Public Release: 

When less attention improves behavior

Elsevier

Milan, Italy, 21 January 2009 - A new study conducted at the Centre for Studies and Research in Cognitive Neuroscience of the University of Bologna, and published by Elsevier in the February 2009 issue of Cortex (http://www.elsevier.com/locate/cortex) shows that, in confabulating patients, memory accuracy improves when attentional resources are reduced.

Most cognitive processes supporting adaptive behavior need attentional resources for their operation. Consider memory. If memory was a car, attention would be its fuel: New information is not stored into memory if not attended to, and distraction often leads to misremembering past events. What if the car's brakes are broken? Will adding fuel still be a good thing? Confabulation is a devastating memory disorder consisting in the uncontrolled production of "false memories". Patients often act upon their false memories, with dramatic consequences. The research published in Cortex shows that if memory in confabulation is like a car with broken brakes, then it is best not to add fuel.

The study involved patients with lesions in the prefrontal lobe, including patients with and without confabulation, and healthy individuals. In two experiments, participants retrieved their memories either with full attention or divided attention (i.e., while doing another task). Non-confabulating patients and healthy individuals performed better when their full attention was devoted to the memory task. Not so for confabulating patients: Under full attention, confabulating patients exhibited high false-memory levels, which were strongly reduced when their attention was divided between two tasks.

The results of this study are important both theoretically and practically. First, they indicate that lack of attention during memory retrieval is not the reason for confabulation. Rather, confabulating patients might over-process irrelevant information during mnemonic decisions, and therefore reducing attentional resources available for such a dysfunctional processing enhances memory. Moreover, the results are crucial for developing rehabilitative interventions tailored to confabulating patients. Training them to double-check the accuracy of their memories may not be useful. In fact, these patients should be trained not to attend, and act upon, their mnemonic impressions.

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Notes to Editors:

The article "Divided attention during retrieval suppresses false recognition in confabulation" by Elisa CIaramelli, Simona Ghetti and Marco Borsotti will appear in Cortex, Volume 45, Issue 2 (February 2009), published by Elsevier in Italy. The full text article is available to members of the media upon request. Please contact the Elsevier press office, newsroom@elsevier.com. To schedule an interview, contact Dr. Elisa Ciaramelli, elisa.ciaramelli@utoronto.ca.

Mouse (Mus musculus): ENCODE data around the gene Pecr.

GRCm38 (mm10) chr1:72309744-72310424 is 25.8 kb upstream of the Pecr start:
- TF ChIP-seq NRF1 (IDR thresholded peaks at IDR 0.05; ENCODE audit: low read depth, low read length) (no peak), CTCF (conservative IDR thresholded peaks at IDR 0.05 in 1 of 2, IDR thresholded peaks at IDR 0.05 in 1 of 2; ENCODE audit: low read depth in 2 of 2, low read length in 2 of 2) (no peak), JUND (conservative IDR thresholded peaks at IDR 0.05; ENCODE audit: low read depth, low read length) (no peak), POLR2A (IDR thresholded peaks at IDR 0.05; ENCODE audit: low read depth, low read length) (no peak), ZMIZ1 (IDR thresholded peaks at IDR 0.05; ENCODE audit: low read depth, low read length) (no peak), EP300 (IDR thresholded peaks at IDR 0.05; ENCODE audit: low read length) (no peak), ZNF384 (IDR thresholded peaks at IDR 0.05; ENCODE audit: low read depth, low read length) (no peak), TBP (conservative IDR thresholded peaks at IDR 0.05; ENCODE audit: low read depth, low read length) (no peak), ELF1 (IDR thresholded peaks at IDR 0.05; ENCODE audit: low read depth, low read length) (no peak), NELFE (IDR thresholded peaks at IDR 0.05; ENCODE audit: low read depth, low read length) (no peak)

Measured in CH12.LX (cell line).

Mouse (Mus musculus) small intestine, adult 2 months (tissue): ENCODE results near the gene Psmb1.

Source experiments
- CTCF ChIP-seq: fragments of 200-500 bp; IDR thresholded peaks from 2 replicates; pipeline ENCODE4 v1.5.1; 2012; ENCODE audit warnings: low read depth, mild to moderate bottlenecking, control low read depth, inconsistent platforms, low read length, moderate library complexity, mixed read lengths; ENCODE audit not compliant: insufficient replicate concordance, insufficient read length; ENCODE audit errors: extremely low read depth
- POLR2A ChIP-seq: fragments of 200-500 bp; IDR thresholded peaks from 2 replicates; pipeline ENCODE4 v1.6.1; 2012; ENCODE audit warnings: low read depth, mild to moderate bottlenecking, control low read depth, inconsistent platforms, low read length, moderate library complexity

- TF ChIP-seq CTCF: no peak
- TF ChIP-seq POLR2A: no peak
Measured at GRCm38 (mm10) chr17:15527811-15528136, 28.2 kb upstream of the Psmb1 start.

About Cortex

Cortex is an international journal devoted to the study of cognition and of the relationship between the nervous system and mental processes, particularly as these are reflected in the behaviour of patients with acquired brain lesions, normal volunteers, children with typical and atypical development, and in the activation of brain regions and systems as recorded by functional neuroimaging techniques. It was founded in 1964 by Ennio De Renzi. The Editor in-chief of Cortex is Sergio Della Sala, Professor of Human Cognitive Neuroscience at the University of Edinburgh. Fax: 0131 6513230, e-mail: cortex@ed.ac.uk. Cortex is available online at http://www.sciencedirect.com/science/journal/00109452

About Elsevier

Elsevier is a world-leading publisher of scientific, technical and medical information products and services. Working in partnership with the global science and health communities, Elsevier's 7,000 employees in over 70 offices worldwide publish more than 2,000 journals and 1,900 new books per year, in addition to offering a suite of innovative electronic products, such as ScienceDirect (http://www.sciencedirect.com/), MD Consult (http://www.mdconsult.com/), Scopus (http://www.info.scopus.com/), bibliographic databases, and online reference works.

Elsevier (http://www.elsevier.com/) is a global business headquartered in Amsterdam, The Netherlands and has offices worldwide. Elsevier is part of Reed Elsevier Group plc (http://www.reedelsevier.com/), a world-leading publisher and information provider. Operating in the science and medical, legal, education and business-to-business sectors, Reed Elsevier provides high-quality and flexible information solutions to users, with increasing emphasis on the Internet as a means of delivery. Reed Elsevier's ticker symbols are REN (Euronext Amsterdam), REL (London Stock Exchange), RUK and ENL (New York Stock Exchange).

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